Wednesday, February 20, 2019

Wildlife Tracks

So I made a trip into town this afternoon before that storm blows in. Took a picture of the municipal road after I came off the asphalt, those banks are over 6' high.

I should have gotten up earlier this morning, I might have been able to get a picture of the big moose that slogged it's way through the deep snow and onto the laneway.

It must have tired him out, he walked up the laneway, half way to the house, then decided "nah, thats not a good idea", turned around and walked back down the laneway and out through the entrance.

The rabbits were having a good time. Both sides of the laneway was covered in their tracks along the wooded area.

A fox come through as well, I didn't see blood anywhere, so he didn't get a rabbit near the laneway. I drove fast into the laneway entrance one day and surprised a fox with half a rabbit still in it's mouth. It dropped the rabbit and ran for it. I left it and the fox came back later and got it.

Tuesday, February 19, 2019

Ultimate Drill-Press Table

The descriptive word "Ultimate" is one often overused. It is only ultimate until someone improves on it or someone designs one with new or different functions.  Below is a very nice plan from the Feb. 1996 issue of "Wood" magazine that challenges some previous "Ultimate" drill press tables I have seen.

Eye Candy Treadle Lathe

So from an early 1979 issue of Fine Woodworking and featured in the 1981 "Fine Woodworking Techniques 3", Taunton Press book, comes this very eye appealing treadle lathe. This would be as appealing as a conversation piece as it would be in a power outage, and you need to satisfy an urge to turn something in the shop, ha, ha.

This file has made it's rounds on the web, I downloaded it back in 2012. If you like the idea of a treadle lathe, this is not to difficult a plan, for a very satisfying project.

2019 Snow Depth

So your probably tired of snow pictures, here is one more post, probably more for my own records than your interest, at this point. It is official, we have broken snowfall records that have stood for 25 years. Total snowfall for this year is now over 200 cm. (80"), actual accumulation depth is over 4'. I have had the tractor out three times this week to keep up, I usually try to limit it to once a week, MAN, ha, ha. The sun has made an appearance the last couple of days. It is still very cold, but hopefully the long melt will start soon.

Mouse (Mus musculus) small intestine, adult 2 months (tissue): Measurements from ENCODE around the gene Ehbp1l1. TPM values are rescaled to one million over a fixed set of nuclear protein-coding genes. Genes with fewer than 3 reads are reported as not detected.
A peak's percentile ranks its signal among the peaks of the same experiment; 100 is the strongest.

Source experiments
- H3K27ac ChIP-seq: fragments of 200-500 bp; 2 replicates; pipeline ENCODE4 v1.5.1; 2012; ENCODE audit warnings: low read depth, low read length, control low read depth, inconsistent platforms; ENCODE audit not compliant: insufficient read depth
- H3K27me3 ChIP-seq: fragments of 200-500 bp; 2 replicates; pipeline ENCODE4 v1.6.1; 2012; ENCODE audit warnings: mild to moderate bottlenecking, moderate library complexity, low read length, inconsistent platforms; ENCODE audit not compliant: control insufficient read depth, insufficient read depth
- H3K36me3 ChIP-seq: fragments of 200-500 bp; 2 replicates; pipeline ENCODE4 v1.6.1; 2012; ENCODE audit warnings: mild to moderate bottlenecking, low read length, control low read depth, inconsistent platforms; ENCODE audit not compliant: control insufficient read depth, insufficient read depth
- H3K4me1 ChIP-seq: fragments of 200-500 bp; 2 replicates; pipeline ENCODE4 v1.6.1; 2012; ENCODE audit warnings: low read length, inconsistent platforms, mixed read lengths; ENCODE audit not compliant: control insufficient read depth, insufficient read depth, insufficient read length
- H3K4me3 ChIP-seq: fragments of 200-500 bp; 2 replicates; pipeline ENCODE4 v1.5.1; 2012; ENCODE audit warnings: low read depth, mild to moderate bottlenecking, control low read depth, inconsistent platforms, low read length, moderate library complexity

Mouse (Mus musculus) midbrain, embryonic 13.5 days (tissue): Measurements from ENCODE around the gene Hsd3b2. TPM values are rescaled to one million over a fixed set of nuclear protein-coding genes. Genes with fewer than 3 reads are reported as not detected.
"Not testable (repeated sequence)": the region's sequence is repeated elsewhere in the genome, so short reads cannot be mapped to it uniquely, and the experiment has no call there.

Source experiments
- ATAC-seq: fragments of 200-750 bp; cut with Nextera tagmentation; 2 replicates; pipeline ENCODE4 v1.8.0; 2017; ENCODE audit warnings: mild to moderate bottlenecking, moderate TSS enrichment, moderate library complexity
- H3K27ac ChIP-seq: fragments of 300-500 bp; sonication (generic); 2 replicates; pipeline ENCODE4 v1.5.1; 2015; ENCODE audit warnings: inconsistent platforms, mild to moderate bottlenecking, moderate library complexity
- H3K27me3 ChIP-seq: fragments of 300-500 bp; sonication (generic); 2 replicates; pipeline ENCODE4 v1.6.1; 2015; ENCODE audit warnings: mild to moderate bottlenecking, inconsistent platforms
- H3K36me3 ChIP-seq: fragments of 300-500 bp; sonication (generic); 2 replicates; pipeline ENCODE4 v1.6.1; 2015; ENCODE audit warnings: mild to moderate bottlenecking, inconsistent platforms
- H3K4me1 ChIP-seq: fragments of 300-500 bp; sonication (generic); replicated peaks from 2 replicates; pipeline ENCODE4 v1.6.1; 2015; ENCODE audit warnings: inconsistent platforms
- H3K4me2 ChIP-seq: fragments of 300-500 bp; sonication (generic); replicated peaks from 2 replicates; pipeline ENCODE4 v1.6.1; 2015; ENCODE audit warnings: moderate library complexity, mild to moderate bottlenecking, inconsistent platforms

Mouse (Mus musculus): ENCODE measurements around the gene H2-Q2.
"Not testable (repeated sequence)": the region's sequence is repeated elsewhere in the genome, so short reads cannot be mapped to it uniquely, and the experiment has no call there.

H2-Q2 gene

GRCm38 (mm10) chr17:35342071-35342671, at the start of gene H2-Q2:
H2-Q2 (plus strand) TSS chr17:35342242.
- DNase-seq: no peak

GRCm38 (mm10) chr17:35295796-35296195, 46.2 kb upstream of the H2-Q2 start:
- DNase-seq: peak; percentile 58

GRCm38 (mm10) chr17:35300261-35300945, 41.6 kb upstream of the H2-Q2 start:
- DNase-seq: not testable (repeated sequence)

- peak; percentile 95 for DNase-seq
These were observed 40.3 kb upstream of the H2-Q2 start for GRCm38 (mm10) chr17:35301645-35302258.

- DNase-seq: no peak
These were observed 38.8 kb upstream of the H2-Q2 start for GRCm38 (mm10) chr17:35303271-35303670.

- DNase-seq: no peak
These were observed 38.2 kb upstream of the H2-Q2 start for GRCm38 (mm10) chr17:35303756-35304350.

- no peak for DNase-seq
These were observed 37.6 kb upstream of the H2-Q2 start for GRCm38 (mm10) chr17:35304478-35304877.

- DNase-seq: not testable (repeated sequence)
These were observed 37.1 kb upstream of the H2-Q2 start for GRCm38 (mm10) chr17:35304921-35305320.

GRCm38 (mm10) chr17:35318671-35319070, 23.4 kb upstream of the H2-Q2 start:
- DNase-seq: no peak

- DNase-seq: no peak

I have commented before how the blower is a superior method of snow clearing, to things like snowplow blades, where space or bank height is a problem and a neat appearance is desired. The municipal road is starting to narrow out because the banks are so high, they will have to be cut down to get the width back.

Its a good thing I like to overbuild, even with strong winds that roof is getting deep.

The drifts around the house are up to window height. You don't think of snow as an insulator but with the house buried in snow, it is much easier on the wood pile to keep the house at a comfortable temperature.

Without the blower these banks would be impossible. Actual depth is deeper than the banks indicate, the wind tends to knock down the bank edges.

The entrance, on the right you get an idea of the height of the banks on the municipal road.

Another storm forecast to blow in tomorrow. When will it end, LOL.

Tuesday, February 12, 2019

Abused But Tough Enough To Take It.

My poor snowblower, I abuse it every winter, but knock on wood, it keeps taking it. Saturday I went out to clean the previous couple of days storm. We had gotten 3" of snow followed by 3 hrs. of freezing rain, followed by 3" more of snow. The result was 1/4" of ice sandwiched between heavy snow. Not nice the blower got a hell of a workout. By the end the blower was vibrating badly and the noise sounded like a skipping chain.

I new I had no more adjustment on the idler tension adjustment, so back in the shop I opened it up to see how bad it was. The chain was hanging loose and had obviously been slipping on the sprockets. I had ment to rebuild the blower head in the fall but winter moved in so quickly I didn't get a chance. Another job for this summer, new bearings, shafts, chains and maybe sprockets depending on the wear.

So on the right below is the chain I removed, bad, four rollers are worn right off and a fifth is ready to go. Now thats a worn out chain, you can also see the amount of wear on the quick link. Eight years ago when I rebuilt the blower, I dug out a salvaged size 40 chain, cut it in half to replace the worn original chain. On the left below is the other half and a new quick link. Hopefully I can get another eight years out of this half. The price is right ha, ha.

The new/salvaged chain installed on the blower.

So I got 4" of snow build up since Saturday by this morning, so I tried out the blower to make room for the 4"-8" in the forecast for tonight and tomorrow.  The new chain did the trick no vibration, quiet and it was throwing snow back to + 30' again.